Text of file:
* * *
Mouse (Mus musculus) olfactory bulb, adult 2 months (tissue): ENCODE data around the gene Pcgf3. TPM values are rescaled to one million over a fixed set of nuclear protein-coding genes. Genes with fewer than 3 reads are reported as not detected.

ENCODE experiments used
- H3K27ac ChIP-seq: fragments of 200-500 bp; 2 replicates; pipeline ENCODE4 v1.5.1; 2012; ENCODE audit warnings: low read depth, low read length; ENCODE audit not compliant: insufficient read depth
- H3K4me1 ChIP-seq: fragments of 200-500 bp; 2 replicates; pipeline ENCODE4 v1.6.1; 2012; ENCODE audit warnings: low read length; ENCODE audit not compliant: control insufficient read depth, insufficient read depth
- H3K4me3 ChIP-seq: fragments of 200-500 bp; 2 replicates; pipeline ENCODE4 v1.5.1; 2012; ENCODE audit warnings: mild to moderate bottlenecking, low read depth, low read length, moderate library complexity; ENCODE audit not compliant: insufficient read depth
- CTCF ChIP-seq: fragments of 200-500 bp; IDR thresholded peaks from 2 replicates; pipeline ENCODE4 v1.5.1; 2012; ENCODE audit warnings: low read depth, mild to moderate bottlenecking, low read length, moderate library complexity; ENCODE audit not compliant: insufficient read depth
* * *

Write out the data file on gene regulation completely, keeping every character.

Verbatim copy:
Mouse (Mus musculus) olfactory bulb, adult 2 months (tissue): ENCODE data around the gene Pcgf3. TPM values are rescaled to one million over a fixed set of nuclear protein-coding genes. Genes with fewer than 3 reads are reported as not detected.

ENCODE experiments used
- H3K27ac ChIP-seq: fragments of 200-500 bp; 2 replicates; pipeline ENCODE4 v1.5.1; 2012; ENCODE audit warnings: low read depth, low read length; ENCODE audit not compliant: insufficient read depth
- H3K4me1 ChIP-seq: fragments of 200-500 bp; 2 replicates; pipeline ENCODE4 v1.6.1; 2012; ENCODE audit warnings: low read length; ENCODE audit not compliant: control insufficient read depth, insufficient read depth
- H3K4me3 ChIP-seq: fragments of 200-500 bp; 2 replicates; pipeline ENCODE4 v1.5.1; 2012; ENCODE audit warnings: mild to moderate bottlenecking, low read depth, low read length, moderate library complexity; ENCODE audit not compliant: insufficient read depth
- CTCF ChIP-seq: fragments of 200-500 bp; IDR thresholded peaks from 2 replicates; pipeline ENCODE4 v1.5.1; 2012; ENCODE audit warnings: low read depth, mild to moderate bottlenecking, low read length, moderate library complexity; ENCODE audit not compliant: insufficient read depth